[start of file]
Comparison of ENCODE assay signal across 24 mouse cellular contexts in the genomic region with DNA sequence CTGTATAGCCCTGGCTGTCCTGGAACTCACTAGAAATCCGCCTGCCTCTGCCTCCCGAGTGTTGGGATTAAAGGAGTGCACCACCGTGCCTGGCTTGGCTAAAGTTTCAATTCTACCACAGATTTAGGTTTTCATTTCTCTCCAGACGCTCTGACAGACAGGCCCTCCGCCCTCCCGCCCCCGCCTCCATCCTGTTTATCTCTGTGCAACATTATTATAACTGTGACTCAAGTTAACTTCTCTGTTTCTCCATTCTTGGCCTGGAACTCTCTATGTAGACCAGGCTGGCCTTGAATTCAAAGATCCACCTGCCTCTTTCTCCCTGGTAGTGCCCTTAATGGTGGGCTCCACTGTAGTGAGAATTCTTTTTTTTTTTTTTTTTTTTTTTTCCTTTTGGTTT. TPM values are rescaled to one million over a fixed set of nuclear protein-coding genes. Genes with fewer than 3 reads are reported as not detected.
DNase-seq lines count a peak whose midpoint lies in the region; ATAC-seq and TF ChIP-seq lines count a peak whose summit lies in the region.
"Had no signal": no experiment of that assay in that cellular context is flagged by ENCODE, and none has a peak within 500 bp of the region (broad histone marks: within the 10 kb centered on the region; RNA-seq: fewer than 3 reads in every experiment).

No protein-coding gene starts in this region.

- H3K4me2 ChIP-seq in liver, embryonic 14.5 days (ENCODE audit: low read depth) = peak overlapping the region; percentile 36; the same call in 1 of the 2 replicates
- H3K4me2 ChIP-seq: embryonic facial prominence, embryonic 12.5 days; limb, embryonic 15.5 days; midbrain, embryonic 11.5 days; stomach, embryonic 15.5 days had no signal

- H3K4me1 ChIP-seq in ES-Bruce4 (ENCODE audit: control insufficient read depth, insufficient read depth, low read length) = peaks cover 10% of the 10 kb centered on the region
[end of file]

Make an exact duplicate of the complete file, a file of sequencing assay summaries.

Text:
Comparison of ENCODE assay signal across 24 mouse cellular contexts in the genomic region with DNA sequence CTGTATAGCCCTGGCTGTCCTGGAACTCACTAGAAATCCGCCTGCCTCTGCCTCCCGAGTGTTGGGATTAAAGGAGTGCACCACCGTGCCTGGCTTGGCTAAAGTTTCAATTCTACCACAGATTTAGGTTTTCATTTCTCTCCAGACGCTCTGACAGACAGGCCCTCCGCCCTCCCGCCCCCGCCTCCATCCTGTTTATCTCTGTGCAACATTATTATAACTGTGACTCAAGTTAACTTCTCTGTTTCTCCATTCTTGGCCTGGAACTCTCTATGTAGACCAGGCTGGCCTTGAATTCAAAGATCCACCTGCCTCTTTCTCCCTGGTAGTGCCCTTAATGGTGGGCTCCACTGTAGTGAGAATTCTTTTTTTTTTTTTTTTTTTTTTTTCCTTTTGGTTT. TPM values are rescaled to one million over a fixed set of nuclear protein-coding genes. Genes with fewer than 3 reads are reported as not detected.
DNase-seq lines count a peak whose midpoint lies in the region; ATAC-seq and TF ChIP-seq lines count a peak whose summit lies in the region.
"Had no signal": no experiment of that assay in that cellular context is flagged by ENCODE, and none has a peak within 500 bp of the region (broad histone marks: within the 10 kb centered on the region; RNA-seq: fewer than 3 reads in every experiment).

No protein-coding gene starts in this region.

- H3K4me2 ChIP-seq in liver, embryonic 14.5 days (ENCODE audit: low read depth) = peak overlapping the region; percentile 36; the same call in 1 of the 2 replicates
- H3K4me2 ChIP-seq: embryonic facial prominence, embryonic 12.5 days; limb, embryonic 15.5 days; midbrain, embryonic 11.5 days; stomach, embryonic 15.5 days had no signal

- H3K4me1 ChIP-seq in ES-Bruce4 (ENCODE audit: control insufficient read depth, insufficient read depth, low read length) = peaks cover 10% of the 10 kb centered on the region